If they’re older than 24 hours, it’s a good idea to drape them with foil, and reheat for about 10 minutes in a 350°F oven.

But baked, cooled, and served later the same day, they’ll still be tender/crusty – unlike most biscuits, which tend to stiffen up pretty quickly once they cool down.

Hmmm, I was just thinking… Having planted 12 different heirloom tomato plants this past weekend, I’m betting a slice of just-picked, sun-warmed tomato is going to be spectacular on one of these biscuits, come August.

Until then, a pat of butter (or slice of ham) will do quite nicely.

Please bake, rate, and review our recipe for Savory Cheddar Cheese Biscuits.

Print just the recipe.



PJ Hamel

PJ Hamel was born in Wisconsin, grew up in New England, and graduated from Brown University. She was a journalist in Massachusetts and Maine before joining the King Arthur Flour Company in 1990, where she's been ever since. Author or co-author of three King Arthur ...


  1. BeckyInGreensboro

    These sound really good and supremely simple to make.

    I’m pretty sure the Red Lobster cheese biscuits have garlic in them. Easy enough to add to the recipe.

    Yes, Becky, they do – I think they have garlic butter brushed over the top, as well. An easy addition, as you say… Enjoy! PJH

  2. Eliza

    Super easy and SOO yummy! I popped them in the freezer for quick breakfast baking. I’ll try them again with chives.

  3. amgbooth

    I’m looking for a good green chile cheese biscuit to serve with either chorizo gravy or pulled pork. Could I just add a can of diced chiles to this recipe? Also, I don’t have a biscuit cutter and don’t really need round biscuits. Can I use a sharp (serrated?) knife and cut them into squares?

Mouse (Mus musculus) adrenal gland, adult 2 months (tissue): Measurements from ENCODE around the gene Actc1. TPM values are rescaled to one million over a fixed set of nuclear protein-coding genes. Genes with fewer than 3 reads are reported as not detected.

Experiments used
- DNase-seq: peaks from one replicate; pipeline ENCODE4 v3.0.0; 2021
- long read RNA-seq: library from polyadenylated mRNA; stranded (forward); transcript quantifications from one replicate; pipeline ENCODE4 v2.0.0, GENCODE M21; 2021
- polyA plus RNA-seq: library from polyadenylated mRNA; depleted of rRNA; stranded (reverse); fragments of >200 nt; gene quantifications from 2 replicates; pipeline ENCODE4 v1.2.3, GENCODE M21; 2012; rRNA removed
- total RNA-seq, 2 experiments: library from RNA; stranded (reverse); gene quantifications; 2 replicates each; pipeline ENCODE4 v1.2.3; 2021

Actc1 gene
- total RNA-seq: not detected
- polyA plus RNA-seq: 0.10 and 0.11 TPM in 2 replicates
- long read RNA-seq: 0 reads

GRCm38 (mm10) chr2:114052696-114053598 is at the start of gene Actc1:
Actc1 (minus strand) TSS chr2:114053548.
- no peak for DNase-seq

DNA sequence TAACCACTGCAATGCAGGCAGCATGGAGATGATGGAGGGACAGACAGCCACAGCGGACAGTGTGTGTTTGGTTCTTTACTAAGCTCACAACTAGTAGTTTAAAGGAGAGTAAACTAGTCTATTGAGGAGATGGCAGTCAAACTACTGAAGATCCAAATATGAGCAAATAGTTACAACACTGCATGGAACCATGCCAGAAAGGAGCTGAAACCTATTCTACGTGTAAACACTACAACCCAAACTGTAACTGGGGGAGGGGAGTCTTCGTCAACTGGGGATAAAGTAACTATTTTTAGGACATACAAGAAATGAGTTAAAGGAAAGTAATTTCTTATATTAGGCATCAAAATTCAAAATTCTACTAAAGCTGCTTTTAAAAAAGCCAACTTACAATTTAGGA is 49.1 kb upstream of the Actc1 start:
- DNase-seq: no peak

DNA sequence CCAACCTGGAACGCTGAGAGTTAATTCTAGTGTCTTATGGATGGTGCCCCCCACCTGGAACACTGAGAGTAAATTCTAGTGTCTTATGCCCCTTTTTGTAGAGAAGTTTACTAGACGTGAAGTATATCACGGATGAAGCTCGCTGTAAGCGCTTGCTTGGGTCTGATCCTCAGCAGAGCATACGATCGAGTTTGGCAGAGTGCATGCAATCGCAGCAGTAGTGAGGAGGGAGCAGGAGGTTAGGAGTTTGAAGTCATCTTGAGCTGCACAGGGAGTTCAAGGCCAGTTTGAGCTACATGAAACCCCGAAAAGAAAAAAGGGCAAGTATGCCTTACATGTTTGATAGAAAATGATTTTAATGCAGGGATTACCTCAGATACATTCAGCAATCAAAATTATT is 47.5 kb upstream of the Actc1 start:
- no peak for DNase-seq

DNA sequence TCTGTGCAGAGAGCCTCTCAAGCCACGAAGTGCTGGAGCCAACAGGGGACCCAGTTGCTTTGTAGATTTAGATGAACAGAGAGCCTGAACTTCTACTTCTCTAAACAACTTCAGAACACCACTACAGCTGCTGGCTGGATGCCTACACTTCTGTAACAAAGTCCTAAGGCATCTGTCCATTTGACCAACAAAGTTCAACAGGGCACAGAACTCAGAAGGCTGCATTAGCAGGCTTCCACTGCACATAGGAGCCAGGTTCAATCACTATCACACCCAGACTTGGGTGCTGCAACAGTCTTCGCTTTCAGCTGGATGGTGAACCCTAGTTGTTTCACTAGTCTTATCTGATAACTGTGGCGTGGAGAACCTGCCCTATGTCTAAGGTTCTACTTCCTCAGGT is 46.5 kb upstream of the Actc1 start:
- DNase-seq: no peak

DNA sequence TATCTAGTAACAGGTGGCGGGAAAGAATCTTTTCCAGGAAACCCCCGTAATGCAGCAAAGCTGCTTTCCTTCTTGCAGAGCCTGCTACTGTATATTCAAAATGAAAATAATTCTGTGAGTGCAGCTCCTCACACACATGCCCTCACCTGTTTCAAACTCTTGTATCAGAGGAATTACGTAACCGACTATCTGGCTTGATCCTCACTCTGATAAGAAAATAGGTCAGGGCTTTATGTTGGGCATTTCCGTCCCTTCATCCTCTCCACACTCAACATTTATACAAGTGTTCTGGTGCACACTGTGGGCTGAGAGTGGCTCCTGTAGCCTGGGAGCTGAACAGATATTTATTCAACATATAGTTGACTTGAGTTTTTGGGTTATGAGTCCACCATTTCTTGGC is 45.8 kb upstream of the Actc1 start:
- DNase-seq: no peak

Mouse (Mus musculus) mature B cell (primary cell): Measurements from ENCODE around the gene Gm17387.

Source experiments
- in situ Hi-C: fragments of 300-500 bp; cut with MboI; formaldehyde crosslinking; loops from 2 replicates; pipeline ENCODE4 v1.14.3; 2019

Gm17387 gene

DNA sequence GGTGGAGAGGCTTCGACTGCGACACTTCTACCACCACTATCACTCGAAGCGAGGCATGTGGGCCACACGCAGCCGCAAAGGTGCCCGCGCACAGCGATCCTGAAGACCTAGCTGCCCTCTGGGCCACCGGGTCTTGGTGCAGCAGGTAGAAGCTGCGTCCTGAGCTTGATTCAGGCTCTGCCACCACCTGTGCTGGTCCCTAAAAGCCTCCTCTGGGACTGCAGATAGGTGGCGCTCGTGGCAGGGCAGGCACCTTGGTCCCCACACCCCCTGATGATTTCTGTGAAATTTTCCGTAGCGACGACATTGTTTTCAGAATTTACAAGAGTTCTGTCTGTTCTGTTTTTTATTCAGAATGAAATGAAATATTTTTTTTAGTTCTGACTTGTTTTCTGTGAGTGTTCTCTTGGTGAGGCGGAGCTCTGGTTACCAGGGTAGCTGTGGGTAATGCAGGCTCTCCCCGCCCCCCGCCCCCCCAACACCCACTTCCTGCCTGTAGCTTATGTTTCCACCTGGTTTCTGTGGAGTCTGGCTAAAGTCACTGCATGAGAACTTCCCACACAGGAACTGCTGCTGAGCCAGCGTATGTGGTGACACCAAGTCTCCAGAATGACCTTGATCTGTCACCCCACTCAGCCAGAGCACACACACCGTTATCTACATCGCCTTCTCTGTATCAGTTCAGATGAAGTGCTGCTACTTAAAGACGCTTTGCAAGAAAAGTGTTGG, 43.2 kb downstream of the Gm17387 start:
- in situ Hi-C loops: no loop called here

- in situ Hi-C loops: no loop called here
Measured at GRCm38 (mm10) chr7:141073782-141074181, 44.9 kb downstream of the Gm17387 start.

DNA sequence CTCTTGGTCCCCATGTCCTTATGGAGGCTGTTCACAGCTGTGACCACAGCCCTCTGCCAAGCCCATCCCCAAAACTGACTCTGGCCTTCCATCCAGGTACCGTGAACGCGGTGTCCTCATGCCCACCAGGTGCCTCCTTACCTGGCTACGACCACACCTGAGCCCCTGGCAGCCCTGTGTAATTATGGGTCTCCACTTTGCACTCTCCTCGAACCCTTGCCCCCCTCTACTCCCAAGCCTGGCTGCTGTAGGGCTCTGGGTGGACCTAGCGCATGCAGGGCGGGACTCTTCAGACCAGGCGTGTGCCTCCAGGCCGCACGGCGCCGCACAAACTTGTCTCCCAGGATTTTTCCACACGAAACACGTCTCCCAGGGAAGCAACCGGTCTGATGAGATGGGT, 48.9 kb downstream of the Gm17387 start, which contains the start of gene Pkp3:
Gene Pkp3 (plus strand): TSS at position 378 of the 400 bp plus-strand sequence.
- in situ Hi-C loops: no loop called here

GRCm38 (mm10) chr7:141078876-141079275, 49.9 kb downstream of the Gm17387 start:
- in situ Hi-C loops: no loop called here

Drain those chilies well before adding to the mixture (when you add the cheese). You can cut the biscuits with the knife or with a pizza wheel. Happy Baking! Irene @ KAF

  4. Danny

    I was also thinking of these a little ‘zippier’. How do you think they’d be using Pepper Jack instead of cheddar? Or maybe a blend of the two? Thanks!

    That sound really good. Actually you can use any kind of hardish cheese. Betsy@KAF

  5. Claire

    I would love to bake these biscuits but what if you don’t have heavy cream or whipping cream?
    You may use half and half, whole milk or 2% milk. You will probably not need as much liquid if you use one of these substitutions. The dough should be cohesive enough to pat into a disc. Have fun! Elisabeth

  6. "daisy in nj"

    I made these delightful biscuits, just added in a handful (roughly, a generous half cup) of minced fresh herbs – sage, chives, Italian parsley, a bit of basil – from my garden. With a pinch of cayenne pepper, they were awfully good. Thanks as always for another wonderful recipe and for the continual inspiration to clean out my frig in creative ways!
    oooh, the fresh herbs sound delightful. My chives and basil are rockin’ the garden, so I’ll have to give it a try. Thanks for sharing! ~ MJ

  7. Gambles